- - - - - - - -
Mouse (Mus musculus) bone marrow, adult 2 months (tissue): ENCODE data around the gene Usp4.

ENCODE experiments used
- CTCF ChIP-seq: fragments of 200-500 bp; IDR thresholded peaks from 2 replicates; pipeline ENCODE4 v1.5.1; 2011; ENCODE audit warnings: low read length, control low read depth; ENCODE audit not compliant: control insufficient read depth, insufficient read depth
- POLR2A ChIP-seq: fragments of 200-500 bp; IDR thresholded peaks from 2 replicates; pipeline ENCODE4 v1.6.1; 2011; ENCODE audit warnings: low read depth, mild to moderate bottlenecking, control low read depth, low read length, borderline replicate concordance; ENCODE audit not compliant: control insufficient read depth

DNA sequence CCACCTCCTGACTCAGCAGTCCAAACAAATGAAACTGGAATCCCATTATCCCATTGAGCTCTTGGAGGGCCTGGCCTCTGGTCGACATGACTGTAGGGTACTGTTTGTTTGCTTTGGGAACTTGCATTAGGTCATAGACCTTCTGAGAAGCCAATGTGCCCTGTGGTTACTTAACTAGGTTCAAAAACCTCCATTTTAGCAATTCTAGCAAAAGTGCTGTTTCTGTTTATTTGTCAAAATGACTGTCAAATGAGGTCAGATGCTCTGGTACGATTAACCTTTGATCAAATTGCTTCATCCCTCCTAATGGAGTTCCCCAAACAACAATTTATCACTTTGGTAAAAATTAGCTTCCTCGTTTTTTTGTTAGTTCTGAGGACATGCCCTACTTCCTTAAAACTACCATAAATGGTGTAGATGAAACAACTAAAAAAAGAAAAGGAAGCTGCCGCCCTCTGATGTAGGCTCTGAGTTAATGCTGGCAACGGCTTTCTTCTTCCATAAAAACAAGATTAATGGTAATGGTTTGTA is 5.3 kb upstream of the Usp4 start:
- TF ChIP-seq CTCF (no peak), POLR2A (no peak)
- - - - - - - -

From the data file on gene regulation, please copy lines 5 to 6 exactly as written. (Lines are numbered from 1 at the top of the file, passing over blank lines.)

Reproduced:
DNA sequence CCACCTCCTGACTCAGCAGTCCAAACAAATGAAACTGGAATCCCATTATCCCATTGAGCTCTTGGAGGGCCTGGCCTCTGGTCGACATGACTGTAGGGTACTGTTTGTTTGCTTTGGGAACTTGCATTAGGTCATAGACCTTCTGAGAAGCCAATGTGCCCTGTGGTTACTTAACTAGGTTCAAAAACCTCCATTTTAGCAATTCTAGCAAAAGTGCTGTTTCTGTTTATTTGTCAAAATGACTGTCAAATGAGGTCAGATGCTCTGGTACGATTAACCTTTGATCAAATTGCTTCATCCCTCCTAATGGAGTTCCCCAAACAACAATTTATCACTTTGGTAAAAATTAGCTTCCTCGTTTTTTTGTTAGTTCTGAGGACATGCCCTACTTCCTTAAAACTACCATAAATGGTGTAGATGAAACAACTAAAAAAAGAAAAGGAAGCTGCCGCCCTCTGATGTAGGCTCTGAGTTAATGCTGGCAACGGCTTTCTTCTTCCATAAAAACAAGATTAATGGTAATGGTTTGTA is 5.3 kb upstream of the Usp4 start:
- TF ChIP-seq CTCF (no peak), POLR2A (no peak)